More recently, I learned something far more mundane but practical, how to set up my own new SM-LLC online later this year. When I started my first business I paid an attorney several hundred dollars for taking care of this step. Online legal service now also charge over a hundred dollars for doing what will likely take me less than 15 minutes. Knowledge is power; dollar power in this case!

    • Audrey — Your crane experience sounds AMAZING. I can hardly wait to read your memoir. And my hat is off to YOU for learning to set up your own new SM-LLC. You’re right — knowledge is power and can save a person lots of hard-earned cash! Way to go! 🙂

  7. I’m learning that a form to “terminate custodianship” sounds dreadfully unparentlike and nasty–but one of those necessary evils I guess when transferring an account to your very grown up 35 year old daughter.

    Or, maybe you can work this into your mystery. I’ve always thought ever since my husband started using a cpap machine that records on a computer chip the minute he puts it on at night and the minute he takes it off in the morning, that someone should use that sometime in a mystery to prove someone’s innocence. ??? Have fun with your research.

  8. Wow! What training for a mystery writer. I still remember many year ago when I was in Seminary and our class was taken to visit the state prison. Scary, but a great learning experiences. Recently my learning is much more calm. I’ve been learning a lot about health and wellness as well as honing a few new skills to incorporate in my artwork.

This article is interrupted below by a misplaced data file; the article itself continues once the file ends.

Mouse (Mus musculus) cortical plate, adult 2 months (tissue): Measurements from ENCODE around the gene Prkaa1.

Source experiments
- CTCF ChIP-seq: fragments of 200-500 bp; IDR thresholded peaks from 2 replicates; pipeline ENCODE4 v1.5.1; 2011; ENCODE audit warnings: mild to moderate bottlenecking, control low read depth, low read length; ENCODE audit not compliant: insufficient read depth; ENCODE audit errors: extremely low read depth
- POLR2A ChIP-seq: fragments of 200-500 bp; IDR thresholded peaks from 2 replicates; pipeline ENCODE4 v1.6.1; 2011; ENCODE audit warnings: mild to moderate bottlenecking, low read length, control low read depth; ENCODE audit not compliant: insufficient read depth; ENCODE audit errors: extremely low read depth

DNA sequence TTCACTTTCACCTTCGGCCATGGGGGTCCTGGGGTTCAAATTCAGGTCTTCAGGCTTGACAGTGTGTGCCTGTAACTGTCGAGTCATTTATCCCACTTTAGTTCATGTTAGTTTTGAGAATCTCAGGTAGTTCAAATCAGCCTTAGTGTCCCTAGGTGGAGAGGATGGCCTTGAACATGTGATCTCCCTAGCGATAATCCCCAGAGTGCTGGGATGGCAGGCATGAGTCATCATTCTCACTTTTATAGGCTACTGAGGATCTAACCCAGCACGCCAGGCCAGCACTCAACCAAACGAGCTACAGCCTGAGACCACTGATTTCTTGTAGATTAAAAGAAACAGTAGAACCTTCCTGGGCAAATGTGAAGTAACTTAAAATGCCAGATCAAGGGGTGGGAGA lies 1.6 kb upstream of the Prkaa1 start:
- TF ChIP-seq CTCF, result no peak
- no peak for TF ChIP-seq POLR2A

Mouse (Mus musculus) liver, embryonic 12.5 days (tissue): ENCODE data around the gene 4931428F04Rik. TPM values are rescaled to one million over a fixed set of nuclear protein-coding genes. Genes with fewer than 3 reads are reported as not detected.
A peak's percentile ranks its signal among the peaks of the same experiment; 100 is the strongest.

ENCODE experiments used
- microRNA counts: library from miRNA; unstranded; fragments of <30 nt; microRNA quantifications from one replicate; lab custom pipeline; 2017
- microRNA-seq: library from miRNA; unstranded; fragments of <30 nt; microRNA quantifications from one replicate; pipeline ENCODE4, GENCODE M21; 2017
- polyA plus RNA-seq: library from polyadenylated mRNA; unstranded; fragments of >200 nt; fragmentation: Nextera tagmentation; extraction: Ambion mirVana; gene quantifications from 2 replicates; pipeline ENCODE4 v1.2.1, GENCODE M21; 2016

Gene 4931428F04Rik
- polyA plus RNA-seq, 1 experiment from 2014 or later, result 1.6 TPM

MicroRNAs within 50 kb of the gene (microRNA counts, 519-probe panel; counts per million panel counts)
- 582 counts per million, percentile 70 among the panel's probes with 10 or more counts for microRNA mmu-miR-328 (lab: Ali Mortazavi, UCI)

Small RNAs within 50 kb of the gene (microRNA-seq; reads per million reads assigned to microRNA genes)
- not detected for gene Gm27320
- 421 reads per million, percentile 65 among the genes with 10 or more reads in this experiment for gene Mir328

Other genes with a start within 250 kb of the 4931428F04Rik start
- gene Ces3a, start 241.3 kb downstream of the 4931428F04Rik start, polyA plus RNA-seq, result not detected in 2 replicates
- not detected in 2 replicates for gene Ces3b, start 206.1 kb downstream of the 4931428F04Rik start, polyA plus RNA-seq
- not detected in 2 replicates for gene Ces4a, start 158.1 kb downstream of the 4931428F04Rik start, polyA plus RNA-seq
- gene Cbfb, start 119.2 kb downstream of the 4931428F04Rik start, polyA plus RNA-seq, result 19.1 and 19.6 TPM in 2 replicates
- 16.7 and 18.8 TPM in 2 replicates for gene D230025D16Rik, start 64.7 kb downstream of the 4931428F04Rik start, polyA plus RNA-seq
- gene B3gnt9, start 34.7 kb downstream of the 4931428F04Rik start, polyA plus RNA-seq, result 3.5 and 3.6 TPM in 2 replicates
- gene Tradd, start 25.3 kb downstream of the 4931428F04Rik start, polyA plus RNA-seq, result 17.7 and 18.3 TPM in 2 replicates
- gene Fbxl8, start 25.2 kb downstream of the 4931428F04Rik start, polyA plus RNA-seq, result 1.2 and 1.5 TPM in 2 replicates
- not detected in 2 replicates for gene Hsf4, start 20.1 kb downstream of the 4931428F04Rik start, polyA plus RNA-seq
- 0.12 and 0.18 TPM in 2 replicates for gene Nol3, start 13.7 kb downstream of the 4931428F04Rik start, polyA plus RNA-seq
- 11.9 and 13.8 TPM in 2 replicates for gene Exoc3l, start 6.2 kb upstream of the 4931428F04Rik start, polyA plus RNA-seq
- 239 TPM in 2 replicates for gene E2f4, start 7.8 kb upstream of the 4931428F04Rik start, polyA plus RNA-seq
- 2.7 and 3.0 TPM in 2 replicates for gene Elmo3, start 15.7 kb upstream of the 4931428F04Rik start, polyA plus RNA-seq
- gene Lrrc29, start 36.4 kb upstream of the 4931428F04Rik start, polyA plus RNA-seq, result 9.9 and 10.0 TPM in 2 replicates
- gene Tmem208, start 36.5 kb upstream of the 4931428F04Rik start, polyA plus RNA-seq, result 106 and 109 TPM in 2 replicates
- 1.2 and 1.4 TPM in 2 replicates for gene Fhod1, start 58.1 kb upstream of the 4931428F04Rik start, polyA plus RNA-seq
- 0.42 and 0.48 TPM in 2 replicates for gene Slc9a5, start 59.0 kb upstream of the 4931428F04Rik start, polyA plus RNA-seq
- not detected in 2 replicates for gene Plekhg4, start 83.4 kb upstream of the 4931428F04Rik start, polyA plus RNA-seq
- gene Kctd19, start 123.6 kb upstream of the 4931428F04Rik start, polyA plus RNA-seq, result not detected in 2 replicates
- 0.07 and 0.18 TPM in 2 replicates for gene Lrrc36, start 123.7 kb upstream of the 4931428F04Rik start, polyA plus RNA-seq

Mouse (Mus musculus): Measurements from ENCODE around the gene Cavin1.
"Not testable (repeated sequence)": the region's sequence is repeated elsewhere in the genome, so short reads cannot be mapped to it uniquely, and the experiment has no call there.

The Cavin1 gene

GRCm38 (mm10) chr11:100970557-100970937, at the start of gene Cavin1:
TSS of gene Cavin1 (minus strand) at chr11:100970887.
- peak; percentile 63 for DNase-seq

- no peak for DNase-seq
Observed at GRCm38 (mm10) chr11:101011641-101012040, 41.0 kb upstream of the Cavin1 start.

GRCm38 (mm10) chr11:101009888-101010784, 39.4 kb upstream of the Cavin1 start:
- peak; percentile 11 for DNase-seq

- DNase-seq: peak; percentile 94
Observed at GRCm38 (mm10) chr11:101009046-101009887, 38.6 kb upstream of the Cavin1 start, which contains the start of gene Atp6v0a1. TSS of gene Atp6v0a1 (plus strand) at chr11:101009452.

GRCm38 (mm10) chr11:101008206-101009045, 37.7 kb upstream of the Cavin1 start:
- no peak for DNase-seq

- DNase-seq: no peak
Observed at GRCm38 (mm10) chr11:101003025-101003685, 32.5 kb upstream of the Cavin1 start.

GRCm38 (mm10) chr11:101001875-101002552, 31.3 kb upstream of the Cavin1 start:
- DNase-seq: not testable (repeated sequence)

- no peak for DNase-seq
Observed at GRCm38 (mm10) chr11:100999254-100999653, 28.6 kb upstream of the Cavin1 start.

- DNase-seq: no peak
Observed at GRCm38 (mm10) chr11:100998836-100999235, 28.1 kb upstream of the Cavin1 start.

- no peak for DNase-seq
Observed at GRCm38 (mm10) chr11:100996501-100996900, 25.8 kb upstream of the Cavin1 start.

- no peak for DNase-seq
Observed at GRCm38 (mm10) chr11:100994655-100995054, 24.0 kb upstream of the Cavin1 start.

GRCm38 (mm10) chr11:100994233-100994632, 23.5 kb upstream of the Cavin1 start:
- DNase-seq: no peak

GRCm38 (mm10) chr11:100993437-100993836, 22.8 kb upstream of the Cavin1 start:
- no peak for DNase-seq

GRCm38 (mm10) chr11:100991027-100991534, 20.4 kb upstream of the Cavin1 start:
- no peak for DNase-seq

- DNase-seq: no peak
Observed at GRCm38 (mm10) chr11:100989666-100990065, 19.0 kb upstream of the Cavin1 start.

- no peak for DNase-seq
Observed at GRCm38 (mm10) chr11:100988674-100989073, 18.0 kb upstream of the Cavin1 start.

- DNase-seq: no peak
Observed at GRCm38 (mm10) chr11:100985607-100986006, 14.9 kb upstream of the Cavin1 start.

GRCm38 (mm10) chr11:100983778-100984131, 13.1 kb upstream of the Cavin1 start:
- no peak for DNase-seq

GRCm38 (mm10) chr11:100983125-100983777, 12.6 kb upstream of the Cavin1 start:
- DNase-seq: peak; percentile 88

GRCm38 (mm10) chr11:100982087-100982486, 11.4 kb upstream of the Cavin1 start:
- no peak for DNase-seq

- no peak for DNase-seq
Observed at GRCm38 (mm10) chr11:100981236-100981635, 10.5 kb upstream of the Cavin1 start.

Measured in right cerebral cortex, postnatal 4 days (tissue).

• Espirational — Decades ago I was part of an outreach program that sang in women’s prisons. Talk about a learning experience! If nothing else, my instant learning was that I never wanted to do anything remotely close to landing myself behind bars!

      And how cool that you’re learning about health and wellness, and honing new skills to use in your artwork. yes, Yes, YES!

  9. How exciting! I can imagine your creative mind running wild with ideas while at the Academy – I hope you had your trusty notebook with you to jot down ideas. 🙂

    My most recent learning is my current learning, studying for a BA, majoring in English, and I’m also studying for a Bachelor of Philosophy. The BA is great for learning new writing skills, while the BPhil is opening my mind to considering alternative points of view that I’d never dreamed of before. 🙂

  10. Just listened to a 1952 interview with Bertrand Russel – very interesting.
    Followed that with an interview with Carl Jung.
    Currently have Alan Watts talking in my left ear.

    Failed to display any mastery on the golf course today.

    All seem to me to point to the necessity for diversity and redundancy in all aspects of our systems, and for respect for all the diversity that humans embody.

  11. Vicki sounds like a fantastic speaker, and just what a mystery writer needs to make stories more authentic! I lead a sheltered life when it comes to the world of crime (thank God!) My most recent learning was from listening to a podcast (Freakonomics) about college athletes and sports program. Enlightening and made me think about them in a different way – always a good thing. That’s why I like this podcast – it exposes the ‘hidden side of everything.’

    • Molly — It sounds like that Freakonomics podcast was interesting. I can well imagine that there are many aspects about college athletes and sports programs that aren’t made readily visible.